Maintaining Skin Health over the Christmas period

Maintaining Skin Health over the Christmas period

When it comes to skin damage, we may think we are in the clear once summer is over! But the obvious damage from the summer sun is equalled by hidden aggressors in the winter, and this is especially true during the festive holidays.

Christmas is a joyous time spent relaxing with family and friends, eating luxury food (and lots of it), drinking steamy hot chocolate, mulled wine and a host of festive beers, wines and cocktails. Most of us are lucky enough to take some time off, making time for long winter walks in the cold before returning to the cosy warmth of our homes, with the excuse to eat and drink some more!
Sounds perfect, but this indulgence can play havoc with our skin and waistline. Here at the Jonathan Britto Clinic, we love this holiday period, but we have some top tips and advice to protect your skin and achieve a healthy balance while joining the celebrations.

Winter temperatures

We know that the heat of the summer months poses a risk to our skin, which we protect against. But we need to be made aware of the challenges our skin’s health faces with a temperature drop. We must consider this when planning skin care programmes to adapt and protect from the changing environmental conditions.
One thing that remains constant throughout the winter and summer months is sun damage!
To understand this better, we should change our terminology around sun protection and refer to it as ‘light’ protection.
Light exposure (including light from our devices and screens) without protection can damage the skin and accelerate the signs of ageing. Daylight is made up of different lights, including ultraviolet light. When we consider the harmful risks of the sun, we focus mainly on UVB because of its burning effects, making it the main culprit for skin cancer. UVA is the other harmful ray, which we call the ‘ageing’ ray. UVA is emitted during daylight hours all year round, making up 95% of the ultraviolet rays and responsible for approximately 80-90% of skin ageing.
UVA surrounds us, penetrating clouds, fog, glass, and windows. The levels remain constant throughout the year. So, daily sun protection must be part of your winter routine.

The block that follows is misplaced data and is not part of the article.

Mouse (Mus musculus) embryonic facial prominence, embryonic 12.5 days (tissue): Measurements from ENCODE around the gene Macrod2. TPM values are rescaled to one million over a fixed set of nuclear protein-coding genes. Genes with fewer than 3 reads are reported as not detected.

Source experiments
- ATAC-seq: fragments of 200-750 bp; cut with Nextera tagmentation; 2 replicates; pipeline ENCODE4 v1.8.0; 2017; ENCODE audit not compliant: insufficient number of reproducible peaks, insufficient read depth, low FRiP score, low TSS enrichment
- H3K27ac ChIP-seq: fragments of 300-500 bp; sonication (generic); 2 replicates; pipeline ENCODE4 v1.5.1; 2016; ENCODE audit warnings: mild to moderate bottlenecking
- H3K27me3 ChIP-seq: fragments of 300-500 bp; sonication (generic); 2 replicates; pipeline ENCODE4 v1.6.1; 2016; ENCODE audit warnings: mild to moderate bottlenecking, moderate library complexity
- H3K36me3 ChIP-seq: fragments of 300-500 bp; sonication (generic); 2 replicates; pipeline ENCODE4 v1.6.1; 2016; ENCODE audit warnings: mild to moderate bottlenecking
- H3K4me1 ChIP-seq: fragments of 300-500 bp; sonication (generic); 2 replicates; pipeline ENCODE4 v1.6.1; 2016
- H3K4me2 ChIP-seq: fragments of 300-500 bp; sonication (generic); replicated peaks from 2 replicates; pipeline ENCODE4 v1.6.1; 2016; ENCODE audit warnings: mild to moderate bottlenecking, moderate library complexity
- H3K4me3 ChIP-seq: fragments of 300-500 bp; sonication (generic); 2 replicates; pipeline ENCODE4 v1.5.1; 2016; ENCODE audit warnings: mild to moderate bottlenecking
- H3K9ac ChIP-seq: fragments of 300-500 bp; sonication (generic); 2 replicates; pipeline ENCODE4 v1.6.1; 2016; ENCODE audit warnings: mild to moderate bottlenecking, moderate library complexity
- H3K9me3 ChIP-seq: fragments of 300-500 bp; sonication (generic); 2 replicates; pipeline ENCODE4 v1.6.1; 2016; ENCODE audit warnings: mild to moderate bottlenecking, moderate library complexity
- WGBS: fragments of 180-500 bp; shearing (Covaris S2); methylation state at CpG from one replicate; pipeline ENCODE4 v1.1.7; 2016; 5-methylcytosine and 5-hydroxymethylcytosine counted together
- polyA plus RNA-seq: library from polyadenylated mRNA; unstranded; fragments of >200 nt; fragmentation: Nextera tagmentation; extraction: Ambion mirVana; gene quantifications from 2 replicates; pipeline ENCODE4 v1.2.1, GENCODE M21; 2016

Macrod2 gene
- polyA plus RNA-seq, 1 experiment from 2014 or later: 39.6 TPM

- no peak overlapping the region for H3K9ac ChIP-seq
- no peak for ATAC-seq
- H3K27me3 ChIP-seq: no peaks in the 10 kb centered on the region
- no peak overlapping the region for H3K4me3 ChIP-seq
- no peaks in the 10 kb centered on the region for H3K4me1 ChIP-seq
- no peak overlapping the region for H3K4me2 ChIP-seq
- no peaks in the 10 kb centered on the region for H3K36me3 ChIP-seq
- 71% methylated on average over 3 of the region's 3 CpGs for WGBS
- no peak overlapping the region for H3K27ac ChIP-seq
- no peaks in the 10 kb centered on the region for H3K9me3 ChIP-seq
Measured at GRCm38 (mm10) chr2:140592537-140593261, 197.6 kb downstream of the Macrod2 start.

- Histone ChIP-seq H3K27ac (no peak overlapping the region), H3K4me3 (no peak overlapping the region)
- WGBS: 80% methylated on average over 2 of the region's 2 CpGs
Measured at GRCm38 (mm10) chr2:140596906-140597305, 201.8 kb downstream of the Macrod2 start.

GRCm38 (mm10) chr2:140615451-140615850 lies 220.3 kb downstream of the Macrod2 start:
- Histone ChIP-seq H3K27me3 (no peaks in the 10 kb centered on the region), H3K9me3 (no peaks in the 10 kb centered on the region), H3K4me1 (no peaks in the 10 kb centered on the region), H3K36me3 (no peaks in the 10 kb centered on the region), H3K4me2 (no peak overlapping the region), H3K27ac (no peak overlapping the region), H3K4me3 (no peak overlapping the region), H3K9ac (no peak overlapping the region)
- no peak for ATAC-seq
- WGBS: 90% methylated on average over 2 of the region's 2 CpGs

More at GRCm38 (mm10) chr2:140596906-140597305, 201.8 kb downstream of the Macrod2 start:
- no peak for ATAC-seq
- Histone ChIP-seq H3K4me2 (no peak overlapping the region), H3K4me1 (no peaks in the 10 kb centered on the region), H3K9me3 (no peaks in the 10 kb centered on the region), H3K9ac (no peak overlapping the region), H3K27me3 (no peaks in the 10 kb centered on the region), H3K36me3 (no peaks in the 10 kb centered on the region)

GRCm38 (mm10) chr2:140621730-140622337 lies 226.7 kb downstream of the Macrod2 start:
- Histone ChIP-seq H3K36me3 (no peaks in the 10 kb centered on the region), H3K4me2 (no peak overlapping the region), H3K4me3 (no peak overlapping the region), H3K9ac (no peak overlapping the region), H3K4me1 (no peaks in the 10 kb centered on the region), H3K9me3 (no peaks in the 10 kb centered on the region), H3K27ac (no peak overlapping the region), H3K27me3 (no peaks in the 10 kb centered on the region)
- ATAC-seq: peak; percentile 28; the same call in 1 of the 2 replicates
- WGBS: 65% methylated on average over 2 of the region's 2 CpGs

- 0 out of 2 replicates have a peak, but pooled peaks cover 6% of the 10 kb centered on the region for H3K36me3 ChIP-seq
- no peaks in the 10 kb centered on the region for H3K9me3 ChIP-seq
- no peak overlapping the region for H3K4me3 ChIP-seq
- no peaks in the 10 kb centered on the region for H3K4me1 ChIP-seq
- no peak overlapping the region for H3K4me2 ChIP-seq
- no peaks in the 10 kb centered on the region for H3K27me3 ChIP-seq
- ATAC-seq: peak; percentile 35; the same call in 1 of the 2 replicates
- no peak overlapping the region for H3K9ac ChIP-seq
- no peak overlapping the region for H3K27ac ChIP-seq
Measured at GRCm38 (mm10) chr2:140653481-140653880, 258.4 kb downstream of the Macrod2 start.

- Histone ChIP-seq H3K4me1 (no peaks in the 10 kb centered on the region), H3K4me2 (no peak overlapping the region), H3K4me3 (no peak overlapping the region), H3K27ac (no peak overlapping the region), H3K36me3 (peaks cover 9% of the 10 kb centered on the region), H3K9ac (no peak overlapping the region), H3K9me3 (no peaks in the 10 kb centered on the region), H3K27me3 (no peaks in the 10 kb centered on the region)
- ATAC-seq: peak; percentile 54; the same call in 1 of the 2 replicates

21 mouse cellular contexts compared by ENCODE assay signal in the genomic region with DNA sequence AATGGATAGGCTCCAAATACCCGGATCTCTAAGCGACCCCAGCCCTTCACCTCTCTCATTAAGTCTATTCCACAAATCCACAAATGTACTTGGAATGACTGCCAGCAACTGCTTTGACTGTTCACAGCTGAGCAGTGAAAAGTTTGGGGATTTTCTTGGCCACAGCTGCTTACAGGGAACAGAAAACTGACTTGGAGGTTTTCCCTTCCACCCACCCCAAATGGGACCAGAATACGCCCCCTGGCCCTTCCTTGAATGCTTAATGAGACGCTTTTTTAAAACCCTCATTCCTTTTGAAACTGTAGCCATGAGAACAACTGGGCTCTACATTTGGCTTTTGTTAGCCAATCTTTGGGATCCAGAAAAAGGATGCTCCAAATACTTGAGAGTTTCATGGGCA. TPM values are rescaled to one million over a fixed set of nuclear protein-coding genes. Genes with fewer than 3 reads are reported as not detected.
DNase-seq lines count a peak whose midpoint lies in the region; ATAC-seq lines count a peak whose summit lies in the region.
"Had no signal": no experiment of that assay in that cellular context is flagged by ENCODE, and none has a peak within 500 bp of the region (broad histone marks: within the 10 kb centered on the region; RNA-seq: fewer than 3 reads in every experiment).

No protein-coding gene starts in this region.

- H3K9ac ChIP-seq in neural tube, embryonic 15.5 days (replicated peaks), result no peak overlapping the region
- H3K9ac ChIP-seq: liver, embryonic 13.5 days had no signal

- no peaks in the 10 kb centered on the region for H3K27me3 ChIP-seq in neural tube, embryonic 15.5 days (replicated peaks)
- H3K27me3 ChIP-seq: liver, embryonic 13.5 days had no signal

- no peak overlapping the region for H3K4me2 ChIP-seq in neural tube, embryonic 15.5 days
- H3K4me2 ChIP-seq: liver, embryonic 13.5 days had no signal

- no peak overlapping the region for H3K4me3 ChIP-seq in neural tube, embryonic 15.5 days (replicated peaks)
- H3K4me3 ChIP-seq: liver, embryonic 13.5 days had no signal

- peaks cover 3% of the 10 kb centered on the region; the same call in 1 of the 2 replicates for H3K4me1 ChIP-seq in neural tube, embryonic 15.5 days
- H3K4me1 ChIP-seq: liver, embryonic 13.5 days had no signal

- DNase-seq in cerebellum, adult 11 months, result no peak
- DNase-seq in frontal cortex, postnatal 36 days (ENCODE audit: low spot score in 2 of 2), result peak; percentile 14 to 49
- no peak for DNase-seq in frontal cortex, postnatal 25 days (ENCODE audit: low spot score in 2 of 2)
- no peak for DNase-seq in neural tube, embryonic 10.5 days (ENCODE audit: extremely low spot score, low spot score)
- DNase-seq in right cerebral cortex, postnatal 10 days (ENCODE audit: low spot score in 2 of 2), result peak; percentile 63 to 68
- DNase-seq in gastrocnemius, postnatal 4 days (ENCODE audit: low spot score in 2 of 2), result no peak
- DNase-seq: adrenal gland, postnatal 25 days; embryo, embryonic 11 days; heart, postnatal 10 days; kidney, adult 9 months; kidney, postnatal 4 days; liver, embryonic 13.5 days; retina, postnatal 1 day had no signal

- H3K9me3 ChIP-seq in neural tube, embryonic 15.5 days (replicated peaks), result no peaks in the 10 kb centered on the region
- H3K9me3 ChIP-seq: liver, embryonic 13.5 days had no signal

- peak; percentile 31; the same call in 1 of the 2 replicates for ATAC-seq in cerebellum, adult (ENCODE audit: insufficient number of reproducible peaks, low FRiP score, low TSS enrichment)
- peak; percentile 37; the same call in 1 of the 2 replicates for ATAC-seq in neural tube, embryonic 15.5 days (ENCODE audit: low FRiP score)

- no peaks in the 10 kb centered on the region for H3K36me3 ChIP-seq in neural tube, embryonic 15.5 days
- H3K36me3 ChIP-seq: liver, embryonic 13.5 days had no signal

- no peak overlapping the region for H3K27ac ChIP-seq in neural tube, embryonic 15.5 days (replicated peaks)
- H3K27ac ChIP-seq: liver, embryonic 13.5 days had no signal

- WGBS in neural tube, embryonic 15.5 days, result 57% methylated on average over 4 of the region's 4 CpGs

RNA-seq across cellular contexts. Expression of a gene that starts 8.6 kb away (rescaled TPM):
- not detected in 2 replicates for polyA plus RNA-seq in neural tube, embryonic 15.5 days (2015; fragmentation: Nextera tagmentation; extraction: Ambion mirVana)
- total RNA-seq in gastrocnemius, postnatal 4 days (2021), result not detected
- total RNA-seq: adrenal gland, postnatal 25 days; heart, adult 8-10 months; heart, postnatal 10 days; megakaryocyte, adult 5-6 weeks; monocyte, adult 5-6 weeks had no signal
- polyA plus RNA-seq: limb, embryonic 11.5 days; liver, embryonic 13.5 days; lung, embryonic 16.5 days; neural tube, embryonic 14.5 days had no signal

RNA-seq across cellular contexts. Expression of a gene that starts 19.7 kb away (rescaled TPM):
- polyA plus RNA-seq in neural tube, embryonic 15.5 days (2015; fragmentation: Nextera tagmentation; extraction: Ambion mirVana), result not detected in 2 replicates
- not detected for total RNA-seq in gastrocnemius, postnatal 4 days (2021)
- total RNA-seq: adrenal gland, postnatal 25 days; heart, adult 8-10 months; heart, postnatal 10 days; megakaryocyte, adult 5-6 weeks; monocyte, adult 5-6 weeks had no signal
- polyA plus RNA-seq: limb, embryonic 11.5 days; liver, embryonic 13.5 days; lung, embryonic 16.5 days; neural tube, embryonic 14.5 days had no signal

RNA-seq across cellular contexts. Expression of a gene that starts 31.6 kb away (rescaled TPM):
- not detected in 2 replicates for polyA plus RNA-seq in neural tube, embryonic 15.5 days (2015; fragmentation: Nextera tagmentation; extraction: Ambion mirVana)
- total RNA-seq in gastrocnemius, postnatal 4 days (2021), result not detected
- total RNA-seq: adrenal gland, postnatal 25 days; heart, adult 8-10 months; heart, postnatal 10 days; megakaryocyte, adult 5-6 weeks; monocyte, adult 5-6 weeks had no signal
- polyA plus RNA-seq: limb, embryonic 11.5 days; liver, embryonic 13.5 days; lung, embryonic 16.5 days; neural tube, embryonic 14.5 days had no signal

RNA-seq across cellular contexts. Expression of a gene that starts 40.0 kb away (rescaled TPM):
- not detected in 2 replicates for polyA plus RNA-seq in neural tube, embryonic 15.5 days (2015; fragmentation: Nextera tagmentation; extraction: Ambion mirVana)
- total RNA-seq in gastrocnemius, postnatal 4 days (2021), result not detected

Protecting our skin and eyes from UV damage in the winter sun is equally important. Wearing sunglasses will prevent repeated squinting, which can cause accelerated ageing around the eyes, appearing as’ crow’s feet’ and wrinkles.
UV becomes more harmful at altitude, becoming more intense as the air becomes thinner. For every 1,000 feet you go up, the UV exposure increases by 4% and fresh snow reflects 80% of UV radiation. So, if you’re planning a winter trip to the slopes, pack your SPF 50!

In winter, the level of UVB is less, which means that our vitamin D levels can drop, resulting in dry skin. Supplementing with vitamin D can help hydrate the skin, reduce dermatistis (itchy, dry skin or a rash) and eczema conditions, and regulate postbiotic antimicrobial peptides (AMPs), which help protect against bacterial, yeast, fungi, and virus invasion.
With outdoor temperatures plummeting, the heating in our homes, offices and cars goes up. The skin must adapt to these extreme changes in temperature and humidity. The skin regulates these changes by increasing and decreasing the size of the capillaries that network its deeper layers. These repeated dilations and constrictions cause stress on the vessel walls which, can then rupture and appear as ‘broken capillaries’, particularly on the cheeks and around the nose.
When moving between cold and hot environments, the increased blood flow that floods back into the skin causes skin flushing, mottled tone and risk of broken capillaries.
The skin’s barrier function is equally challenged during the winter months. Studies have shown that both water and temperature can compromise it.

Cold temperatures and humidity changes can lead to dry and itchy skin or deterioration of pre-existing skin problems. Trans Epidermal Water Loss (TEWL) increases, making the skin more susceptible to mechanical stress.